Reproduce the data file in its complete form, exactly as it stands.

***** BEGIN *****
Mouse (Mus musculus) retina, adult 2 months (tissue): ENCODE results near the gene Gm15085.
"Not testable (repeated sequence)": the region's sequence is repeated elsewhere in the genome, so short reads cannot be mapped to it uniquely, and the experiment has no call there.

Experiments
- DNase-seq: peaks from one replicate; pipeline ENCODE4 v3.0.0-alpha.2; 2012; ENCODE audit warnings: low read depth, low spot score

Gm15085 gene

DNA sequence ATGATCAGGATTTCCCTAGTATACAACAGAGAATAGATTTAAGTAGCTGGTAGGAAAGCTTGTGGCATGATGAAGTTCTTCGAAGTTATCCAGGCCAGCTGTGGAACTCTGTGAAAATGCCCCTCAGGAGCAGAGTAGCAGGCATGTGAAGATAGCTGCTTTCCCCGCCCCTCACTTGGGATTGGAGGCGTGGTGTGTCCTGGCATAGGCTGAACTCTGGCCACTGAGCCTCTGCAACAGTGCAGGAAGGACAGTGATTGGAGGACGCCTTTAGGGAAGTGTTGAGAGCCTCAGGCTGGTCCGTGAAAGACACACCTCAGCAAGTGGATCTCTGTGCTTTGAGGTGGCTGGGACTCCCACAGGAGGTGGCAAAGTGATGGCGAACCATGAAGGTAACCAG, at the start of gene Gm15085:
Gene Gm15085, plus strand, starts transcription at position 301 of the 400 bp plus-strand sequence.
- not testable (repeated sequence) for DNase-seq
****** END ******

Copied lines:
Mouse (Mus musculus) retina, adult 2 months (tissue): ENCODE results near the gene Gm15085.
"Not testable (repeated sequence)": the region's sequence is repeated elsewhere in the genome, so short reads cannot be mapped to it uniquely, and the experiment has no call there.

Experiments
- DNase-seq: peaks from one replicate; pipeline ENCODE4 v3.0.0-alpha.2; 2012; ENCODE audit warnings: low read depth, low spot score

Gm15085 gene

DNA sequence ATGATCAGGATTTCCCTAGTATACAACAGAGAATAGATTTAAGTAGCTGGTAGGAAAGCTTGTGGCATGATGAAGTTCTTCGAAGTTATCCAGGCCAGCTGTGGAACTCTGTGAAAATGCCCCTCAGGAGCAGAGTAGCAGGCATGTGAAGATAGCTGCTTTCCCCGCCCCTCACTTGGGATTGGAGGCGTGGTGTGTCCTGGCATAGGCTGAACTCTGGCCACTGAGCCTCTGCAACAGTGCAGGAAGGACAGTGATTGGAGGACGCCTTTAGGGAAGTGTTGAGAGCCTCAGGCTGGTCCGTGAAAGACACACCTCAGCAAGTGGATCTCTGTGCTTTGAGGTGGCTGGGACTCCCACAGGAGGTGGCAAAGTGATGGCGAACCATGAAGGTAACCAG, at the start of gene Gm15085:
Gene Gm15085, plus strand, starts transcription at position 301 of the 400 bp plus-strand sequence.
- not testable (repeated sequence) for DNase-seq